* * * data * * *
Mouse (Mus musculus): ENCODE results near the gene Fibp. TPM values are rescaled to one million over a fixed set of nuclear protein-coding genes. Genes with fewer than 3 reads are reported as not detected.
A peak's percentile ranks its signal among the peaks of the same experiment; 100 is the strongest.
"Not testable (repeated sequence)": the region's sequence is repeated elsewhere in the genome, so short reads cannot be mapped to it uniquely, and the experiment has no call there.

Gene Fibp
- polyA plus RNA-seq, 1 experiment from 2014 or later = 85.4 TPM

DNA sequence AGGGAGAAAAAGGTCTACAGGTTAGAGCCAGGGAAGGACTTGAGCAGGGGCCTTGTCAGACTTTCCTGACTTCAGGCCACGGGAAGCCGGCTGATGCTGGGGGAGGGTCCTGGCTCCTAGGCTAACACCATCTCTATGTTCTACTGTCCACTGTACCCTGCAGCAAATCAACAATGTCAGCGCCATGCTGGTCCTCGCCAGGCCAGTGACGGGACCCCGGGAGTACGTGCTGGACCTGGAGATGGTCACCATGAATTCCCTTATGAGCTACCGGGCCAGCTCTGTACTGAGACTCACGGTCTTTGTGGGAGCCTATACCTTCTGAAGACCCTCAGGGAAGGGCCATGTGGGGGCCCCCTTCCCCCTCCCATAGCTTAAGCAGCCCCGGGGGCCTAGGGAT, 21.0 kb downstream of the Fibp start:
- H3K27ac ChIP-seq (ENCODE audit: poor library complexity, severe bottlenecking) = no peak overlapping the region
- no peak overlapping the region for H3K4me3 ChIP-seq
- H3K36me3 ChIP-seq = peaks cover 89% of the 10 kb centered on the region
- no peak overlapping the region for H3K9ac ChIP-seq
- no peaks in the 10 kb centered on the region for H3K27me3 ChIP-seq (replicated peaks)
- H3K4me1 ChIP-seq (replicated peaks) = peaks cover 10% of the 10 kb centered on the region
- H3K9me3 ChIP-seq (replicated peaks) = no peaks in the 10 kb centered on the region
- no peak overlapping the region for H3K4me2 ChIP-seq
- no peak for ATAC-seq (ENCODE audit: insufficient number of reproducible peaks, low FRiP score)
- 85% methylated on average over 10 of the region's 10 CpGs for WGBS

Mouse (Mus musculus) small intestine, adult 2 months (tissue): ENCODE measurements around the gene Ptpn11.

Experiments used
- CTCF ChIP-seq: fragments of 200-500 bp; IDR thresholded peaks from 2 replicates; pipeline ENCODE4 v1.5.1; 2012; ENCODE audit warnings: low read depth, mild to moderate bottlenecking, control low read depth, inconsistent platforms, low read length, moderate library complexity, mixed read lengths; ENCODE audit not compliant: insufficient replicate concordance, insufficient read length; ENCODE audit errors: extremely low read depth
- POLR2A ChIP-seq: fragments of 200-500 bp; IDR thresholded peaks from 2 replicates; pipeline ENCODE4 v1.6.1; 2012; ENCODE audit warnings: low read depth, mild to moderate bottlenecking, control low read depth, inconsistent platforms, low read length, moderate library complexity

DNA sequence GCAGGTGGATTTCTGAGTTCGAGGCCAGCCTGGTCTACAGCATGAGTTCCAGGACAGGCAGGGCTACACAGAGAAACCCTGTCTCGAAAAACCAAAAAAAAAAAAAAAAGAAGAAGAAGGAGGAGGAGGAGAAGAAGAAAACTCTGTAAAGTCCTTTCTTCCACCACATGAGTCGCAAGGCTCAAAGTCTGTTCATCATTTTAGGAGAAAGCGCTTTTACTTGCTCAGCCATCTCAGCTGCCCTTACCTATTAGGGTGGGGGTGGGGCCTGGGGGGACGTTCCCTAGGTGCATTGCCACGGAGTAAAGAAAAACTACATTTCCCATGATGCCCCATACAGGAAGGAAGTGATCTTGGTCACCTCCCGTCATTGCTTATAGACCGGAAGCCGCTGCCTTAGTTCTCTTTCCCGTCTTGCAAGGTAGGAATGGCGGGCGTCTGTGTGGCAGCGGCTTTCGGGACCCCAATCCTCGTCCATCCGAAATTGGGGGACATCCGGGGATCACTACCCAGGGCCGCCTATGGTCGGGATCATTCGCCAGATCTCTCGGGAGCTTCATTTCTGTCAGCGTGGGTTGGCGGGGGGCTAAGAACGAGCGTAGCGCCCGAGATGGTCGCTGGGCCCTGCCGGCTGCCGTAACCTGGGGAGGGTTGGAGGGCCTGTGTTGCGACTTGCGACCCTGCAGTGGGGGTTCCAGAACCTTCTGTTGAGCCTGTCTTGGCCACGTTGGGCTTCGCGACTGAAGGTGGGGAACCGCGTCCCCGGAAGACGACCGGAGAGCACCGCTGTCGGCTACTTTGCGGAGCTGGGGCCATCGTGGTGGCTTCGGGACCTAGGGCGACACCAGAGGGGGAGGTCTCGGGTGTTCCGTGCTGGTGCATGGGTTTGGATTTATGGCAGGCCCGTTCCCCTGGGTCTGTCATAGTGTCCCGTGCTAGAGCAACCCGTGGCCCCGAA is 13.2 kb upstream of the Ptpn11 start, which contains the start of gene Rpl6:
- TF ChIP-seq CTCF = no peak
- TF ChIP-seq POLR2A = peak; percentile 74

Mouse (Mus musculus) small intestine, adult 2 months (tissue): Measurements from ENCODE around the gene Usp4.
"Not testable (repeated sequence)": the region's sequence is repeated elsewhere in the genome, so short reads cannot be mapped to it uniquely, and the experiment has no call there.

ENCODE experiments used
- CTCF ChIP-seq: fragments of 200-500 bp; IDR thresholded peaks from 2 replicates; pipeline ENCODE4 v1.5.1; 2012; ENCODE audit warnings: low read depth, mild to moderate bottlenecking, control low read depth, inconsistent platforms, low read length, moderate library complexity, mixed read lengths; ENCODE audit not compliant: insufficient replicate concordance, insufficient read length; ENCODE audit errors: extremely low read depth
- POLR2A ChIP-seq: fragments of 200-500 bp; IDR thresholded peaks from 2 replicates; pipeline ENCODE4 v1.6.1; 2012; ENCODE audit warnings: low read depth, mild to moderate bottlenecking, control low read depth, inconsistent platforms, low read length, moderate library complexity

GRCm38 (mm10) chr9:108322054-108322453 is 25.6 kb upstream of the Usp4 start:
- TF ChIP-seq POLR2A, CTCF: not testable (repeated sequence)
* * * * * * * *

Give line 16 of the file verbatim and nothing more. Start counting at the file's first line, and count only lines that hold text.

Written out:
- 85% methylated on average over 10 of the region's 10 CpGs for WGBS